The historical importance of the bridge over the Inn as a crossroads of European north-south traffic was responsible for the name of the settlement on the banks of the Inn, "Innsprucke". In 1187, an officail document names the new market "Innsprucke". The habsburgs acquired Tirol in 1363, a decisive development in the evolution of Innsbruck. Duke FriedrichIV. transferred his residence from Schloss Tirol, near Merano in present day Italy, to Innsbruck, making it his capital in 1429. The Tirolean line of Habsburgs died out in 1665 an Tirol came under the direct rule of the Viennese Court. Emperor Leopold I. founded Innsbruck University in 1669. Empress Maria Theresia brought the city to a renewed flowering with the enlargement of the Imperial Palace and the construction of the Triumphal Arch. Today, Innsbruck has a population of about 130000. There are 30000 students registered at the university and an estimated 2-3 million tourists visit the city each year.
...now we'll say to you ... heartily welcome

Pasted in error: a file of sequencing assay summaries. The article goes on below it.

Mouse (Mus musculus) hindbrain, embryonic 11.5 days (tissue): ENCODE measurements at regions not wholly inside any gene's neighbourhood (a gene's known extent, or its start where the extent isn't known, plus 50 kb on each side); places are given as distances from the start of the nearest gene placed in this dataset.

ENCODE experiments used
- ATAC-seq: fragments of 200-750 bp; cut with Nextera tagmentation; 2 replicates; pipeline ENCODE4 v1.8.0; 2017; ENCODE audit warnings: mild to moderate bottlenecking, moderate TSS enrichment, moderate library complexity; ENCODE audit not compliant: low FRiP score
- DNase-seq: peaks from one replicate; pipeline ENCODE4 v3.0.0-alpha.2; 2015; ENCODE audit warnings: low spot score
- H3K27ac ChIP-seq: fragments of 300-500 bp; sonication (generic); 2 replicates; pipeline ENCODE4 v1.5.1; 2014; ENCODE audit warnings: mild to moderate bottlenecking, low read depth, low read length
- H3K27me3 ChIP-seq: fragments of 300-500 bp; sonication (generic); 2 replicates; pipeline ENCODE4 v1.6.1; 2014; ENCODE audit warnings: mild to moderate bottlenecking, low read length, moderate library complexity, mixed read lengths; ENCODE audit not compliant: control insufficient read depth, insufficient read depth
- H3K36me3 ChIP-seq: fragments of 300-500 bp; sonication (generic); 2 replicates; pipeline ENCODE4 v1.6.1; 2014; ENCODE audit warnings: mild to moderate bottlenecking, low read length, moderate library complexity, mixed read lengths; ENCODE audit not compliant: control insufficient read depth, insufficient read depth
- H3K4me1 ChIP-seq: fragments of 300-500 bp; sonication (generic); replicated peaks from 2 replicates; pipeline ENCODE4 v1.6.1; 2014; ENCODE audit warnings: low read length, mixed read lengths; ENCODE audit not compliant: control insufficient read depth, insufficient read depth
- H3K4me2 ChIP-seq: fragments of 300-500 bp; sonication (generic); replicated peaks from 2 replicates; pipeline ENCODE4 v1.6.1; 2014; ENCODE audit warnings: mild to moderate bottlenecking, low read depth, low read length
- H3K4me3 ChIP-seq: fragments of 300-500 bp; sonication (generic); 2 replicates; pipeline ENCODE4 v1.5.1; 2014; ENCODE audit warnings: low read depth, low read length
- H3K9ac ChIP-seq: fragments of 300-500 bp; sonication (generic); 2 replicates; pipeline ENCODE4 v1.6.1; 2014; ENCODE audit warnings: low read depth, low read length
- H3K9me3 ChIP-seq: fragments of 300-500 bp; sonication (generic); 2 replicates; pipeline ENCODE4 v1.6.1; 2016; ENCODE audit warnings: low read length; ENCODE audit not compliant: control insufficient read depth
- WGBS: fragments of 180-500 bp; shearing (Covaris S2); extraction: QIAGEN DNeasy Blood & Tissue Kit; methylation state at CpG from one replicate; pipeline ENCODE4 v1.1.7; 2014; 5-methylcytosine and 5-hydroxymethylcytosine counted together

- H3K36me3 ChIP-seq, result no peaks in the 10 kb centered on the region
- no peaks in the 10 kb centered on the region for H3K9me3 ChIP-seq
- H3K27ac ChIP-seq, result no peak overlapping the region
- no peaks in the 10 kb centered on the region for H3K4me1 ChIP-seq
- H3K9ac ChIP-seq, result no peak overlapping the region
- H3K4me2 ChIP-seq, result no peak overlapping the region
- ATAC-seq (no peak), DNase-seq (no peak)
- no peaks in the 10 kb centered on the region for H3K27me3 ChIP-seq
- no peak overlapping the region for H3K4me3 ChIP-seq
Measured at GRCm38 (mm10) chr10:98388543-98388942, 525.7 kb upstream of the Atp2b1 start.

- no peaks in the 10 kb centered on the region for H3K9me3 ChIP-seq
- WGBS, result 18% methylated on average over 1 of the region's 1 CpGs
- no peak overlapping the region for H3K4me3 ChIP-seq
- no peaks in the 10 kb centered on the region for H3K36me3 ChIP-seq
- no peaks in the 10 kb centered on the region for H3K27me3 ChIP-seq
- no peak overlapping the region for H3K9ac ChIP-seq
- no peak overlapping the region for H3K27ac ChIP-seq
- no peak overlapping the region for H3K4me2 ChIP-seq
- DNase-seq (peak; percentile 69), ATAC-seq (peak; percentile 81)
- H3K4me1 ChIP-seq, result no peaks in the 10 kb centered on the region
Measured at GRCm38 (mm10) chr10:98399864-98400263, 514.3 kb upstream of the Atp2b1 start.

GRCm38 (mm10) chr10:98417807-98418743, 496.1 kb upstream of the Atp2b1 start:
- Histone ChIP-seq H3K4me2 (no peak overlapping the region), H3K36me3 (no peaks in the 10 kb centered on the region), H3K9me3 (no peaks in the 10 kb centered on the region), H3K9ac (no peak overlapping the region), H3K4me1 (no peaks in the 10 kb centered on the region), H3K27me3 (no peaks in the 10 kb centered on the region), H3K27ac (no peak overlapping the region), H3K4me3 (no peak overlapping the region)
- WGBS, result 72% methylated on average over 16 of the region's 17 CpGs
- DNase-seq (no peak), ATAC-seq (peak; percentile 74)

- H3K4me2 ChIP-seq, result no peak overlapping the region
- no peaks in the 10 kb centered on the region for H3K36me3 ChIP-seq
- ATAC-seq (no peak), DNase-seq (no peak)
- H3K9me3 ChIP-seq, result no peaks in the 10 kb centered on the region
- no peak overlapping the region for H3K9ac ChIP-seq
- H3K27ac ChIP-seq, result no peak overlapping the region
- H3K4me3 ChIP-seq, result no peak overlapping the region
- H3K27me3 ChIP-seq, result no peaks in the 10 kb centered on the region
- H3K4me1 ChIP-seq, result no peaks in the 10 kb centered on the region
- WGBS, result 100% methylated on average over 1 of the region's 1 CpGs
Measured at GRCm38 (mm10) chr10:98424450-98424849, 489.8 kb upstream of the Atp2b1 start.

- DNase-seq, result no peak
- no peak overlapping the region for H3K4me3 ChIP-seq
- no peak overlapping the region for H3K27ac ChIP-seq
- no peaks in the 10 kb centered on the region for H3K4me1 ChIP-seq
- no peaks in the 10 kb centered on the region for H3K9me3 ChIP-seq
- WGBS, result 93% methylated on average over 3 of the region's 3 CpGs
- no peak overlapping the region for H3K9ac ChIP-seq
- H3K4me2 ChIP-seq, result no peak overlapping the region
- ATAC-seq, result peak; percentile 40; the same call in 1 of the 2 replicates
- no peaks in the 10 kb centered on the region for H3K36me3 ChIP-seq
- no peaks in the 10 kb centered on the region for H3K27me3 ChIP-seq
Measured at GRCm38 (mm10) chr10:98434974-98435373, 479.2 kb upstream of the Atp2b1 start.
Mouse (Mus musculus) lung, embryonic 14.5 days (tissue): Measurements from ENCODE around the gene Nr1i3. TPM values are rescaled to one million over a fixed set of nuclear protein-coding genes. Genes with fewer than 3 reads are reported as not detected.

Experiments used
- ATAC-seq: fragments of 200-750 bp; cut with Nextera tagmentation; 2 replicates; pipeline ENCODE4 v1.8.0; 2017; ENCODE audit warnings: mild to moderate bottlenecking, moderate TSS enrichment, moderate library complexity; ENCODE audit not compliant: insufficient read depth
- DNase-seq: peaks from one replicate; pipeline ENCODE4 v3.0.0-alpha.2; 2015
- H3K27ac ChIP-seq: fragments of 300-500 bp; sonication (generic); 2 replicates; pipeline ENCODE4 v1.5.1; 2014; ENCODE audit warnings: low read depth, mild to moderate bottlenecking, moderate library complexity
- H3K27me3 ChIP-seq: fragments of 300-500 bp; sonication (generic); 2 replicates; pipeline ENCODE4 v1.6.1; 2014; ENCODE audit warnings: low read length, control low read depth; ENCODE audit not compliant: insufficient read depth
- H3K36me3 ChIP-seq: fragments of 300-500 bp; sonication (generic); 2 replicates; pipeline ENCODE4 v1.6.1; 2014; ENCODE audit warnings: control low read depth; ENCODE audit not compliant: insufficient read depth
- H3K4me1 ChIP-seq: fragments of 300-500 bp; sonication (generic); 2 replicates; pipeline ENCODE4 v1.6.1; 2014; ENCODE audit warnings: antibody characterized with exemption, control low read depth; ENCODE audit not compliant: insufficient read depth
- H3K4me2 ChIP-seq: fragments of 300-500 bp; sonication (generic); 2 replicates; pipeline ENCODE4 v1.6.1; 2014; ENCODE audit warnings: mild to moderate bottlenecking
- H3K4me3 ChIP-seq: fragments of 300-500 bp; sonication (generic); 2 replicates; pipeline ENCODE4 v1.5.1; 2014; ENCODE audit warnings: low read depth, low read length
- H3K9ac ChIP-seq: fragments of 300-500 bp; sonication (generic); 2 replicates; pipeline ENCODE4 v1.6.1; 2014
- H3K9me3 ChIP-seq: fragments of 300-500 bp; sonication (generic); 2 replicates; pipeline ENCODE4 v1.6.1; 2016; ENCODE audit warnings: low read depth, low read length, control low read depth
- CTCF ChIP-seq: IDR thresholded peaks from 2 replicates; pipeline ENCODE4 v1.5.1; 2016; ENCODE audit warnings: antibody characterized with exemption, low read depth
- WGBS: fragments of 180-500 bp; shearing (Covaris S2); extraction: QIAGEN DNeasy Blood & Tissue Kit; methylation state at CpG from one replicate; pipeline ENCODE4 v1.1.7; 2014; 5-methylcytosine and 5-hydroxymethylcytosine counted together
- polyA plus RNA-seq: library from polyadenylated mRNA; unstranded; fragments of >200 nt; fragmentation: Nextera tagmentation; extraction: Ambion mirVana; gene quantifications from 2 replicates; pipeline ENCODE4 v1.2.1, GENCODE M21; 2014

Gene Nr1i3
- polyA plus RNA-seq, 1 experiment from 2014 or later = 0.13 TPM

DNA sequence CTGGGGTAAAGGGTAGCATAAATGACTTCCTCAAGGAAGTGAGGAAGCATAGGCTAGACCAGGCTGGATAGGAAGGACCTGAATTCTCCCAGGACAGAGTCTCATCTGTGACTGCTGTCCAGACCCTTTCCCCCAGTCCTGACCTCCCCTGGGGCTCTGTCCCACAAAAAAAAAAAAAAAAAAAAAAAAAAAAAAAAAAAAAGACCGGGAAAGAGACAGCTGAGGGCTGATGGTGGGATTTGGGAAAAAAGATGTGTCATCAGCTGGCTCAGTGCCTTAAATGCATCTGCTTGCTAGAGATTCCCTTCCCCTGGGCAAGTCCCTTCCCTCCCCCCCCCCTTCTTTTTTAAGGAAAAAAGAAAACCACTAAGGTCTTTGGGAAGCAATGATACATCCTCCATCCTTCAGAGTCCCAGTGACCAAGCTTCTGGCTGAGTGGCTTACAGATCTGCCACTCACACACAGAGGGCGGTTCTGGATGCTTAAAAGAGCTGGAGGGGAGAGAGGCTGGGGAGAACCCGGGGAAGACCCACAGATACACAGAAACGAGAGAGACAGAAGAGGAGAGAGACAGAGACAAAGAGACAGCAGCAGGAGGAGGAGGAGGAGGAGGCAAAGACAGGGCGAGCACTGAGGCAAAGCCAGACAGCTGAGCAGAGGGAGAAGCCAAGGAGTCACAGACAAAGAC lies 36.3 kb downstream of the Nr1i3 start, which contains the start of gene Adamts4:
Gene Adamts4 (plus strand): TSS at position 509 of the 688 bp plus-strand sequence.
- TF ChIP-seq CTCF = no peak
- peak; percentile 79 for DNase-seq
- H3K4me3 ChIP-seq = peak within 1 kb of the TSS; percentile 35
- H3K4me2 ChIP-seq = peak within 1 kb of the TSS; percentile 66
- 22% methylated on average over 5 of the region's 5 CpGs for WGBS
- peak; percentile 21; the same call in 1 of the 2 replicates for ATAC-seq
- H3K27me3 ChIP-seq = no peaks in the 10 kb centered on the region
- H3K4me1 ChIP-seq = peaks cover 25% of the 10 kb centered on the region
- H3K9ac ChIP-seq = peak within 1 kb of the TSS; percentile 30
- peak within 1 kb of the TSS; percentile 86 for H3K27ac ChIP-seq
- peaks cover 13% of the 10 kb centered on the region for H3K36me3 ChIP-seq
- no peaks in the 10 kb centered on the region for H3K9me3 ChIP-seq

The skiing and hiking region of the Seegrube/Hafelekar is a paradise for athletes and sun worshippers. Skiing, snowbarders, paragliders, hanging gliders all perform their stunts and attractions high up over the city of Innsbruck. Bergisel, just south of Innsbruck, attained international renown during the annual competition of the world's best ski jumpers on the Olympic ski jump, whisch ws specially built for the Olympic games in 1964. To the southeast of Innsbruck, rising over the village of Amras, are the vast grounds of Renaissance Castle Ambras, situated right in the middle of a huge park. The old City Hall and City Tower formthe architectural centre of Herzog-Friedrich-Strasse. In 1560-61, the pointed Gothis coof was replaced by a Baroque "onion Tower".